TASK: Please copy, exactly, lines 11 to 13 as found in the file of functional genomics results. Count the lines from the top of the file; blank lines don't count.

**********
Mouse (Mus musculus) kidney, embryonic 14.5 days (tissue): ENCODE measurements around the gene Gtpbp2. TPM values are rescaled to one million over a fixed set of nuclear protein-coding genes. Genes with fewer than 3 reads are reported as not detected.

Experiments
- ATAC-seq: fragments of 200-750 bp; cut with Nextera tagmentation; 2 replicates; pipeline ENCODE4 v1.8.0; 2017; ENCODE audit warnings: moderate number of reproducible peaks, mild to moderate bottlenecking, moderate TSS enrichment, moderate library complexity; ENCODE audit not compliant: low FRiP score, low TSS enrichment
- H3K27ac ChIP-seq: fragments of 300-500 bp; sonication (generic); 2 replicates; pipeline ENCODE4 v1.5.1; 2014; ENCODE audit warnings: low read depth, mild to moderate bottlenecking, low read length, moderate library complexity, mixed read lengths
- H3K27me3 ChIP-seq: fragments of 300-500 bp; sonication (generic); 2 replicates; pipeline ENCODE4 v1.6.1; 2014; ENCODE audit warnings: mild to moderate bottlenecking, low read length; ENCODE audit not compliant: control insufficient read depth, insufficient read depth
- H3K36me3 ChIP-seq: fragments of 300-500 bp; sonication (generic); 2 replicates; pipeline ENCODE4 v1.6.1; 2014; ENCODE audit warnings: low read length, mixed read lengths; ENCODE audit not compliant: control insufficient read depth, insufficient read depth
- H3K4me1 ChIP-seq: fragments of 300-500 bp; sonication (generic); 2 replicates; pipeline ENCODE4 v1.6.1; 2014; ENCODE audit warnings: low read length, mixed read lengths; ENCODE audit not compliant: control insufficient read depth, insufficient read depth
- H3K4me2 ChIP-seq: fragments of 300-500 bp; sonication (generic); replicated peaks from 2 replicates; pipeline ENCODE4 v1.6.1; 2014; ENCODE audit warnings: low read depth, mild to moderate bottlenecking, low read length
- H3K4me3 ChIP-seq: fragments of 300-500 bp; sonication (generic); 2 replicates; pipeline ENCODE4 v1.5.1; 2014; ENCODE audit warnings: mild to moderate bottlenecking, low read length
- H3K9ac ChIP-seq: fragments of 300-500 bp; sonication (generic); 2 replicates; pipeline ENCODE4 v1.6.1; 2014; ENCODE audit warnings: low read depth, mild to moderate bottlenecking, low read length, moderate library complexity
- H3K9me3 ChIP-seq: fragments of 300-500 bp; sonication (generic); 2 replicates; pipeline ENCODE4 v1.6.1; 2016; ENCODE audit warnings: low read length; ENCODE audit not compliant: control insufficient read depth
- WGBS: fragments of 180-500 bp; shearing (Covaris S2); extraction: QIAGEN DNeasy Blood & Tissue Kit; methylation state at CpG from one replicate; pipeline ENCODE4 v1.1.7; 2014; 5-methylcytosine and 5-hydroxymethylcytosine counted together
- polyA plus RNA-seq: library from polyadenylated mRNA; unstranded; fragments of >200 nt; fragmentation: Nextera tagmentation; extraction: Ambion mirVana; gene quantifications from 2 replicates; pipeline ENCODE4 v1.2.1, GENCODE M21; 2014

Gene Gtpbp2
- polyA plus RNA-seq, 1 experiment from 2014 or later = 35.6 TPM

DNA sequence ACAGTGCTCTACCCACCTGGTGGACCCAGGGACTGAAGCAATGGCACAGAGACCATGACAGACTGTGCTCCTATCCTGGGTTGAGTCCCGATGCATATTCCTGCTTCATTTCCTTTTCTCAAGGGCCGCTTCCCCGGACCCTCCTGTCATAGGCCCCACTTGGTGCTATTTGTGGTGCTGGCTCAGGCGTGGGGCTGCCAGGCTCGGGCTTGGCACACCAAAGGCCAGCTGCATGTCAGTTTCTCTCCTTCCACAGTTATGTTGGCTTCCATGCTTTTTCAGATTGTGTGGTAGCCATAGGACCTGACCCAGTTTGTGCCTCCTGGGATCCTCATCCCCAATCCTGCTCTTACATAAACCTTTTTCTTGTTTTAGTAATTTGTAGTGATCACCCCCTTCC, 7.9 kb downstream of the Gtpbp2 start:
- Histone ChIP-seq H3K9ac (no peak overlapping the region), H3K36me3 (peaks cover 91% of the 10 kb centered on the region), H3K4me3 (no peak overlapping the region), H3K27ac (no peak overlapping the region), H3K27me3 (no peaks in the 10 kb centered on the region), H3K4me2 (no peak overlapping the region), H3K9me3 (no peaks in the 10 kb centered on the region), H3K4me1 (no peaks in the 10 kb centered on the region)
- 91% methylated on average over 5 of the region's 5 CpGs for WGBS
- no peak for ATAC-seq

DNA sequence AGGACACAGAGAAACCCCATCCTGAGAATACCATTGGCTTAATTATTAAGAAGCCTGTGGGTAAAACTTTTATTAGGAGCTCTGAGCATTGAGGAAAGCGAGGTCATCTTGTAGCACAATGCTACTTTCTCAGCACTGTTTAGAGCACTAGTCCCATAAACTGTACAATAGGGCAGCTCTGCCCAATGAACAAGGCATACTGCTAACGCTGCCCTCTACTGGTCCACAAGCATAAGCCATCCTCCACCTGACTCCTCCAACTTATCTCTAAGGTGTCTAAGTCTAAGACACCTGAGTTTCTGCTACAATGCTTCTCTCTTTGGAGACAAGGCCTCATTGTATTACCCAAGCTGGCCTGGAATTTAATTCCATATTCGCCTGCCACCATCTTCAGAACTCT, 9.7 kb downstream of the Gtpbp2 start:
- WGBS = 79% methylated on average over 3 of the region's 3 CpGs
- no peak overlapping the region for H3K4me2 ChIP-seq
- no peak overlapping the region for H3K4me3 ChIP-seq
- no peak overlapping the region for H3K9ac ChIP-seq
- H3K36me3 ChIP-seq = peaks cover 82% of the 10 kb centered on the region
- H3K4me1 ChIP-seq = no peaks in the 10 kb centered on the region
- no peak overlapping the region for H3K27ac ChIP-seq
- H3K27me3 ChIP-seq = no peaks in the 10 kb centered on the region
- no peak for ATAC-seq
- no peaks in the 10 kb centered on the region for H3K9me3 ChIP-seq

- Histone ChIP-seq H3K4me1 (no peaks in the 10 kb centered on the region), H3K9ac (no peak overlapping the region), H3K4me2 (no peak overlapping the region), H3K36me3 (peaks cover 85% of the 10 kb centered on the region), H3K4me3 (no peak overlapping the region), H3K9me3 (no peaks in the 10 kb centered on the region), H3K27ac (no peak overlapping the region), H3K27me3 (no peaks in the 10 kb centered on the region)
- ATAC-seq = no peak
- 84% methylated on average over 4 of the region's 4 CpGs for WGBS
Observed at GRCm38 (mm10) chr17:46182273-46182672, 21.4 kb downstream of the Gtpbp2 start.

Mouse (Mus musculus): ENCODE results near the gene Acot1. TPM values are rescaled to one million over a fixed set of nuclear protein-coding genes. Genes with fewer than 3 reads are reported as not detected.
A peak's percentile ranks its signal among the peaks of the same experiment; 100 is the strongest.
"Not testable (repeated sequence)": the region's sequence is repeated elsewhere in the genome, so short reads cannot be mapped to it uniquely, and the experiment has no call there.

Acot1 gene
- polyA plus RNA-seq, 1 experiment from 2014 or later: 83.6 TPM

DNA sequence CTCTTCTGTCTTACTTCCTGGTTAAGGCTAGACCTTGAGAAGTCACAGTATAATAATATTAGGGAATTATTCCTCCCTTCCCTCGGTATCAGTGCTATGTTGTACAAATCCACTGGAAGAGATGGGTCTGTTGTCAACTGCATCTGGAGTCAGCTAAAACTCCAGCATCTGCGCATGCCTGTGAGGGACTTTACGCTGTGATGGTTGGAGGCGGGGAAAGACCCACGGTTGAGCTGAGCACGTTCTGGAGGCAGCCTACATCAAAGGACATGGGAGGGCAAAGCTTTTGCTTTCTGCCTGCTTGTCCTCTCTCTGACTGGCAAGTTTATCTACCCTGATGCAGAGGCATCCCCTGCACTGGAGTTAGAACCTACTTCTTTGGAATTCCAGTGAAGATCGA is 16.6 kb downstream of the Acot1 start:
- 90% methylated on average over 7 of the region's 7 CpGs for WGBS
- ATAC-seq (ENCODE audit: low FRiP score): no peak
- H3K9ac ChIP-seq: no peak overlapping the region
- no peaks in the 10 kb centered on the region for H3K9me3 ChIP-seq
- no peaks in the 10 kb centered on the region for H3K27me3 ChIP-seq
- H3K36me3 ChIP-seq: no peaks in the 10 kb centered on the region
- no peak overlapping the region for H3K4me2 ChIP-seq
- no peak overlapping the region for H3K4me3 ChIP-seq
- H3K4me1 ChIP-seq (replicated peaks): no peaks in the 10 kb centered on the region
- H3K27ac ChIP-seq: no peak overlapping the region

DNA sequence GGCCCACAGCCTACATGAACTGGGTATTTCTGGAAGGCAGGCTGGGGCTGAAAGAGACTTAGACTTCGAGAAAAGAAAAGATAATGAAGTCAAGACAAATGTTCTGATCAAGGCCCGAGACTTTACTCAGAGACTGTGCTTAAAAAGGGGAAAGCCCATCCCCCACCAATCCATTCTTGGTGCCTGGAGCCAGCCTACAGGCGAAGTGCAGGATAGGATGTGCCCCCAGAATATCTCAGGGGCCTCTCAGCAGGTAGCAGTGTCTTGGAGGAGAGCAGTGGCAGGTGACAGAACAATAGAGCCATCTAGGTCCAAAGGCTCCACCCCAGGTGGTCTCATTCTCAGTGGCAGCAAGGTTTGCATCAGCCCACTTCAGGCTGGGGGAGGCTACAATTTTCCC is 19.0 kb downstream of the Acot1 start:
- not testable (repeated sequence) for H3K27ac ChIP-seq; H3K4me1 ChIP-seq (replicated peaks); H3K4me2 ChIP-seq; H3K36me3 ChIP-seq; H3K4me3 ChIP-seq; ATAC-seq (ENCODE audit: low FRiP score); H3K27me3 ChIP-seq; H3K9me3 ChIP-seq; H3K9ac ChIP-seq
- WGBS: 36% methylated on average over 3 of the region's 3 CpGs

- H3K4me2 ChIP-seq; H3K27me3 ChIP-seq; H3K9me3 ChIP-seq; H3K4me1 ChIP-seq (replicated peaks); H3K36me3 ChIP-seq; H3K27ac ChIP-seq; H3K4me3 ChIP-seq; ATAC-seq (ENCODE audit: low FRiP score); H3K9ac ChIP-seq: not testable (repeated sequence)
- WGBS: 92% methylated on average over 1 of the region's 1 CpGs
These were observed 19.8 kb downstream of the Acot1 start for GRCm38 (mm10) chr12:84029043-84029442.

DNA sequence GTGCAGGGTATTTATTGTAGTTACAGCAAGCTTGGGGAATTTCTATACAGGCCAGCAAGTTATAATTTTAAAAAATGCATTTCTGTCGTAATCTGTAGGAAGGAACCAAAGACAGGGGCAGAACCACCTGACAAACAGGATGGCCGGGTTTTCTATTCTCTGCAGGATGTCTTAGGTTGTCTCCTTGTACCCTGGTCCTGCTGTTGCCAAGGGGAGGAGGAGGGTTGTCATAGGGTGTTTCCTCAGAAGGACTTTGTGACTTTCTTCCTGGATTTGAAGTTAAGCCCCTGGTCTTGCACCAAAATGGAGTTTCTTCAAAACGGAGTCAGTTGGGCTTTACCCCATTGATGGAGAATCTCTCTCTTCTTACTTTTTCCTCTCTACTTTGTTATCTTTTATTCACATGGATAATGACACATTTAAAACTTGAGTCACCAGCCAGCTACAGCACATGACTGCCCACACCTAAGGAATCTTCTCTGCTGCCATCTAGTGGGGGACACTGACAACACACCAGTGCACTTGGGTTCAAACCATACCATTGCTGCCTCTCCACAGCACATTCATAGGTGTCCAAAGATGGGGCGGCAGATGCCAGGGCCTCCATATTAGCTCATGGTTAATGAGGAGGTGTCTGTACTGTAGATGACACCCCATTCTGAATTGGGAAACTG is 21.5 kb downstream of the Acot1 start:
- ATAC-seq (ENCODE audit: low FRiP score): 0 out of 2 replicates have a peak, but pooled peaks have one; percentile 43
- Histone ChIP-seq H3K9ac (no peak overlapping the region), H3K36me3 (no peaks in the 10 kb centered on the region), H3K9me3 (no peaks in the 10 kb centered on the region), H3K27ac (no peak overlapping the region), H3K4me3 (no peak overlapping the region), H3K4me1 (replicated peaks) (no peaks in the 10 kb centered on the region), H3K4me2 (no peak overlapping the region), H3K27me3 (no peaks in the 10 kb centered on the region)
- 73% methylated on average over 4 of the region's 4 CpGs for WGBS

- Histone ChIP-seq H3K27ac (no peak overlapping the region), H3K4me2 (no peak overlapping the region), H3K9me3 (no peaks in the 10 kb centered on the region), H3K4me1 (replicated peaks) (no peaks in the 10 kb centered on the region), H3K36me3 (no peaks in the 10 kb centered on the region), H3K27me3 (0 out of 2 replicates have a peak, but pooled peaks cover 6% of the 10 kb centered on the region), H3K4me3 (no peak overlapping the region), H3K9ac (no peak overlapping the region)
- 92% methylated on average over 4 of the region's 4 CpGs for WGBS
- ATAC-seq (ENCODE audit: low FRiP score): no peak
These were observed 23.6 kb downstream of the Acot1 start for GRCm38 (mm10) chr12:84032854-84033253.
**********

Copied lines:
- H3K9me3 ChIP-seq: fragments of 300-500 bp; sonication (generic); 2 replicates; pipeline ENCODE4 v1.6.1; 2016; ENCODE audit warnings: low read length; ENCODE audit not compliant: control insufficient read depth
- WGBS: fragments of 180-500 bp; shearing (Covaris S2); extraction: QIAGEN DNeasy Blood & Tissue Kit; methylation state at CpG from one replicate; pipeline ENCODE4 v1.1.7; 2014; 5-methylcytosine and 5-hydroxymethylcytosine counted together
- polyA plus RNA-seq: library from polyadenylated mRNA; unstranded; fragments of >200 nt; fragmentation: Nextera tagmentation; extraction: Ambion mirVana; gene quantifications from 2 replicates; pipeline ENCODE4 v1.2.1, GENCODE M21; 2014